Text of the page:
Warrior was initially skittish around people and difficult to ride, behavior they later learned was due to blindness in his left eye caused by a virus. Using skills gleaned from studying the techniques of “natural horsemanship,” which entails communicating with horses by observing their natural behavior and through exerting gentle physical pressure and eye contact, Shanahan said she watched Warrior become a trusting, ridable stallion, and realized she could use those skills on other horses.

As the couple welcomed visitors to spend time with their horses, they observed how the interactions benefited both people and the animals. “People felt empowered,” Shanahan said. “They felt comforted. They had more confidence when they left there.”

Borrowing the Marine Corps Scholarship Foundation’s concept, which started with one scholarship to one Marine's son and has now given $184 million in scholarships, Shanahan decided in 2014 to start an organization with a similar premise: helping one soldier with one horse. Before long, she was working with an Army veteran with PTSD who wanted to learn about horsemanship.

In October 2019, the foundation signed a 10-year lease with Suffolk County for 6 acres on the site of the former Beagle Club, giving Warrior Ranch — named for Shanahan's first horse — an official home to realize its mission.

Warrior Ranch founder Eileen Shanahan, front right, with trainer Mike Keegan, left, veterans Joe Mastanduno and Lisa Fischer, and head trainer Gina Lamb.  Credit: Rick Kopstein

Fostering a bond

Trainers at Warrior Ranch aim to teach participants how to communicate with the horses in much the same way that horses communicate with one another. Horses, by nature, are prey animals. Humans, by nature, are predators, Shanahan said.

“Horses' senses are heightened because their lives depend on it,” she said. Because horses are prey and herd animals, humans have to be “the leader of the herd.”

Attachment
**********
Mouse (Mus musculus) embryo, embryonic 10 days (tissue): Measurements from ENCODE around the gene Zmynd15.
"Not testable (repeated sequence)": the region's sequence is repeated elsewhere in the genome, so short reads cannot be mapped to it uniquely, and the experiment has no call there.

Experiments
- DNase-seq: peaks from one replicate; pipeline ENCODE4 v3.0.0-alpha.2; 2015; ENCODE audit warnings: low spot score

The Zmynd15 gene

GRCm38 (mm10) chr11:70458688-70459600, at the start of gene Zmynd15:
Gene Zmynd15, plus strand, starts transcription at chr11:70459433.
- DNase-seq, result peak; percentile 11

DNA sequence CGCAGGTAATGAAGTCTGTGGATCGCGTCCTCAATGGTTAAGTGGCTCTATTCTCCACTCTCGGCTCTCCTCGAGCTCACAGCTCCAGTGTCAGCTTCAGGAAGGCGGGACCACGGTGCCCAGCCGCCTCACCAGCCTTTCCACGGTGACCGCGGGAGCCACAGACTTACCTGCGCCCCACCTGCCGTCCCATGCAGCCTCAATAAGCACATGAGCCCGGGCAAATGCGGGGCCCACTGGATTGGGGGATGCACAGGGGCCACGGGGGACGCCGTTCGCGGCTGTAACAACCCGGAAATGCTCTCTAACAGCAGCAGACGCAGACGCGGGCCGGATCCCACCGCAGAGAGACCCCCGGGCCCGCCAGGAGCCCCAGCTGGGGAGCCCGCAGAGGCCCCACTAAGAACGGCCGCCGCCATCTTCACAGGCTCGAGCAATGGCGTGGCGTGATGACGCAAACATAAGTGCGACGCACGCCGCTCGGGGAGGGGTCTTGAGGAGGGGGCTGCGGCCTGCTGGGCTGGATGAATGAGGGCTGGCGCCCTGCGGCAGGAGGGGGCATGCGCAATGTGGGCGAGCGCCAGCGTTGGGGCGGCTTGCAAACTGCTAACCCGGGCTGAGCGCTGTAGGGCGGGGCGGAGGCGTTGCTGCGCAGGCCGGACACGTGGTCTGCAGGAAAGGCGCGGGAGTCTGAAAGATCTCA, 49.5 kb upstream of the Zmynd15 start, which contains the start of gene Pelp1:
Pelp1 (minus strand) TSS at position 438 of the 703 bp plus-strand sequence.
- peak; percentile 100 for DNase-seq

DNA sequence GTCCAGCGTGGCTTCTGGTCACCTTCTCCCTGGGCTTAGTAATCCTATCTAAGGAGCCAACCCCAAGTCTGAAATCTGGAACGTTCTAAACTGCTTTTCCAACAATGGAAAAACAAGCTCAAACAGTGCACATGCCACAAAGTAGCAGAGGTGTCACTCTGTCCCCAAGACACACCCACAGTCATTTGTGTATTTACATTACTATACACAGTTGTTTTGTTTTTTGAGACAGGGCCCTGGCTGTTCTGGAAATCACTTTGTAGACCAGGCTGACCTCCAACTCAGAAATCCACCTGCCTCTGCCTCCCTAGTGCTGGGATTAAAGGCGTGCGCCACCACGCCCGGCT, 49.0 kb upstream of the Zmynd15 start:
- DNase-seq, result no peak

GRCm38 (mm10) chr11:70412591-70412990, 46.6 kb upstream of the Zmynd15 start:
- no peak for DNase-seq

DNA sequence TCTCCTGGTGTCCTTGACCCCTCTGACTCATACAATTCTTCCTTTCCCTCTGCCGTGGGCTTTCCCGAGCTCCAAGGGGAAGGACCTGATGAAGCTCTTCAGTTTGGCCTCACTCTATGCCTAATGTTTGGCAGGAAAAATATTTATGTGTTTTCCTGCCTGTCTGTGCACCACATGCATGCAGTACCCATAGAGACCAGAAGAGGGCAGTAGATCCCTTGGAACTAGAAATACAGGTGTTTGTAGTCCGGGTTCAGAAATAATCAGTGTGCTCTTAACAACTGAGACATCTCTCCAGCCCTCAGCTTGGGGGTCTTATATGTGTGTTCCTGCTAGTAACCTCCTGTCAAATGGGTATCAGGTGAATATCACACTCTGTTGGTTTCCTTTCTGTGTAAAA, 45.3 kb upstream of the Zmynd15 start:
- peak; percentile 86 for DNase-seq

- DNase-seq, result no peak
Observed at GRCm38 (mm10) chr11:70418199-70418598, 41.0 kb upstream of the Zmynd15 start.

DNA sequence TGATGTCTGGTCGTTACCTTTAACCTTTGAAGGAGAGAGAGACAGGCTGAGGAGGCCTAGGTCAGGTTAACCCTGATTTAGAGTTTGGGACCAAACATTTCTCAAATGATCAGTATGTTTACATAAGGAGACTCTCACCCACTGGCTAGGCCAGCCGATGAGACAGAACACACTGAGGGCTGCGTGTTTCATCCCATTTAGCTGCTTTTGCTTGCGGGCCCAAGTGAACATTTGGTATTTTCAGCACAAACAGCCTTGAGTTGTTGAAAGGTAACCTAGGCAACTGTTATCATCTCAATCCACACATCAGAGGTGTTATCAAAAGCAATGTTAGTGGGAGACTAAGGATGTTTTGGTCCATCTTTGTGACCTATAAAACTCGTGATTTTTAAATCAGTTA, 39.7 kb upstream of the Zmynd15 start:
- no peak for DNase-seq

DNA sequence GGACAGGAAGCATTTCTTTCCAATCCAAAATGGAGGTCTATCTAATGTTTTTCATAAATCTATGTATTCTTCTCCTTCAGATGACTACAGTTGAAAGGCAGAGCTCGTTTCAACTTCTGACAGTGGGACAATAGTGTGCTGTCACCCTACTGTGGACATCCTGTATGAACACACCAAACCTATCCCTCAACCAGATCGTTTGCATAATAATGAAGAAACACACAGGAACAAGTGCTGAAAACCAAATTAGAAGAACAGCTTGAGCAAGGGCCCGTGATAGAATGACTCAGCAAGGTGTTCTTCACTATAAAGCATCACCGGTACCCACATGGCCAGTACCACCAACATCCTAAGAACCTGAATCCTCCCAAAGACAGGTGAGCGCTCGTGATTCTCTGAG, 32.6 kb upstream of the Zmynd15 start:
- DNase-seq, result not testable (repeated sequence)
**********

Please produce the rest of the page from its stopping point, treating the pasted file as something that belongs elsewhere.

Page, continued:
By learning about the nature of horses and how to communicate and lead them, participants also learn about themselves, Shanahan said. For example, as the veterans walk the horses in circles and do other exercises, they see the animals respond to their energy, which in turn makes participants more aware of the energy they’re expressing.

Working with horses gives people a feeling of efficacy and empowerment, agreed Tara Mahoney, CEO and founder of Equine Immersion Project, a national organization, and board member of Horses and Humans Research Foundation, based in Huntsburg, Ohio. 

“Scientific research is understanding why horses are a catalyst for change: socially, emotionally, physically and spiritually,” she said.

Shanahan said she has learned that working with a horse requires being 100% in the moment. “You can’t be worried about all these other things going on in your head if you’re with a horse, because you have to pay attention or you can get seriously hurt,” she said.

Jen Baker and the miniature pony Schmay connect. Credit: Rick Kopstein

Moving a thousand-pound animal mostly with your eyes or minimal energy, Shanahan said, helps participants build confidence and awareness of the energy they give off, “the energy everyone else sees and you may not realize you are giving off. Thus, the beginning of a path to healing.”

At Warrior Ranch, veterans start with a grooming and groundwork program — exercises that foster a relationship between human and horse — and can move on to the riding, or even training, program.

An NYPD mounted officer and captain in the Army National Guard, Mike Keegan has observed immediate results as a volunteer equine coach at the ranch.

“I’ve seen a bunch of the guys and gals here, whether they come in stressed, at the end of the day, they have these big smiles on their face that say, ‘I needed today, that release,’ ” said Keegan, 32, who lives in Suffolk County. “Whatever you’re dealing with outside of here, that’s consuming you that maybe leads you to some horrible thoughts, these animals demand your attention.”